Chamber music and all non-commercial music have huge barriers to bring down in the face of the mass consumerism and banal material seen on the international market.
Yelena Rodríguez Velázquez
Many young groups on this side of the island will know the triple black veil, especially if it’s in the context of a string quartet from Cuba that’s mostly made up of women.
Nonetheless, those who attended the latest Work Music Expo held in Spain were able to see for themselves the musical quality that Cuba boasts, which was represented by one of its most promising musical groups, Frasis. Gran Canaria, where the event was held, welcomed around three thousand participants from over 90 countries, including young instrumentalist Roxana Iglesias, director of the group and invited artist from EGREM (Empresa de Grabaciones y Ediciones Musicales), Cuba’s national music label.
Frasis’ debut at the competition brought new opportunities for the musical group and showcased its excellence in the unlikeliest of formats, leaving the audience stunned.
Participation in this event offers an incredible opportunity to exchange experiences and see how the international panorama functions on a musical level, the artist commented exclusively to Prensa Latina.
The unusual characteristics of the Cuban market make it difficult to access the major festivals around the world; we are lacking slightly in vision in terms of investing in new and talented groups.
Luckily, good things always stand out, and Frasis is proof of that. Despite their youth, the group follows their own strategy to overcome any obstacles and strengthen their rhythmic and harmonic base, and always with a strong Cuban flair.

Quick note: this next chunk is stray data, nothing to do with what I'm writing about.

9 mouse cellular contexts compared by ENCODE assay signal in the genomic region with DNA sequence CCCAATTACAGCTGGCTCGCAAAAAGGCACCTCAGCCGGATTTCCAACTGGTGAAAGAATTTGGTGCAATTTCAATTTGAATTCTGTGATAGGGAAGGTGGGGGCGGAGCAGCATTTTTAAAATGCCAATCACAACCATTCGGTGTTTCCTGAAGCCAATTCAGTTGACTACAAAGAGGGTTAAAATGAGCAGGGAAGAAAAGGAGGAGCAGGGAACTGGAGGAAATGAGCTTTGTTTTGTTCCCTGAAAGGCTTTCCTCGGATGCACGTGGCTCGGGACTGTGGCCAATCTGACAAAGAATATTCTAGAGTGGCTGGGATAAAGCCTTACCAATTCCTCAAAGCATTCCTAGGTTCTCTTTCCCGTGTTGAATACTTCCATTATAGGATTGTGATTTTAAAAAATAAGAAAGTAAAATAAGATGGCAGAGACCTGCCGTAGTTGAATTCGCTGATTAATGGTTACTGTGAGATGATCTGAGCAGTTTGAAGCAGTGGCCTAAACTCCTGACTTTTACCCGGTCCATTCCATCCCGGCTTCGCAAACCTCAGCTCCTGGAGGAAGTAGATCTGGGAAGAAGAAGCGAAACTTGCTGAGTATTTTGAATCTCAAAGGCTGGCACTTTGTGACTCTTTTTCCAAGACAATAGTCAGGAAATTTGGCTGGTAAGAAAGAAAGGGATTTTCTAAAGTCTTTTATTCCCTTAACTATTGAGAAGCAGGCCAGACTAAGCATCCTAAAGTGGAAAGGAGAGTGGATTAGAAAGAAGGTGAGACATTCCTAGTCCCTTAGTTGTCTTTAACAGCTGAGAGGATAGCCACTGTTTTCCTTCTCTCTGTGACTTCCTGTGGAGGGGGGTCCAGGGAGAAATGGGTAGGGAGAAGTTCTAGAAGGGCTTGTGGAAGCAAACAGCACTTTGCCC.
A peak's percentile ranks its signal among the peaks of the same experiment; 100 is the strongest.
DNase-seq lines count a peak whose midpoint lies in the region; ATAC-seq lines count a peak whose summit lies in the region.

The string quartet (two violins, one viola and a cello) with percussion, guitar and bass has dazzled producers, managers and musicians alike thanks to the risks they take and their unusual way of experimenting with sounds. None of this is surprising to those who are familiar with the group’s work, which since its inception in 2010 has been interpreting the subject matter of Cuban music in updated contemporary versions.
In live and up close, the images and impact made by the music are unforgettable, completely breaking with the traditional ideas one may have of chamber music.
Choreography and music, the combination of three guitars and percussion instruments, aspects of Danzón and songs all come together to make up Frasis’ unique performance, one that is not afraid to break new ground at a time where ease of production and commercialism reign supreme.
The group’s authenticity has even appealed to prestigious local artists, including Waldo Mendoza, Eliades Ochoa, Hernán López-Nussa, Liuba María Hevia, Buena Fe, Ivette Cepeda and Michel Herrera.
Other international musicians have also been impressed by the group’s magic, leading to collaborations with Hungarian singer Bela Mavrak, Russian composer Alexander Radygin, Spanish folk musician Julia León, and North-American jazz player Sage Lewis.
They have also played at concerts around Latin-America, including the International Festival of Mayan Culture in Mexico, and the Caribbean Night project in cities around Venezuela. Eight years and three albums later (Enifrasiando, 2011; Parafrasear, 2013 y Para no parar, 2017), they dare to experiment with all possible variations, styles, genres and rhythms.
Visuality is a significant element of their creative work, not only in terms of their stage performance, but also in their audio-visual production. The most recent example is the music video for Para no parar, which was directed by José Rojas and nominated for the Lucas Awards 2018 in the category of video music fusion.
The group is currently working on a new phonogram and a DVD for their ten year anniversary, and their single Luces in now a reality, recorded on an album with the EGREM label in homage to the 500th anniversary of the city of Havana. (PL)
(Translated by Lucy Daghorn: email@example.com) – Photos: Prensa Latina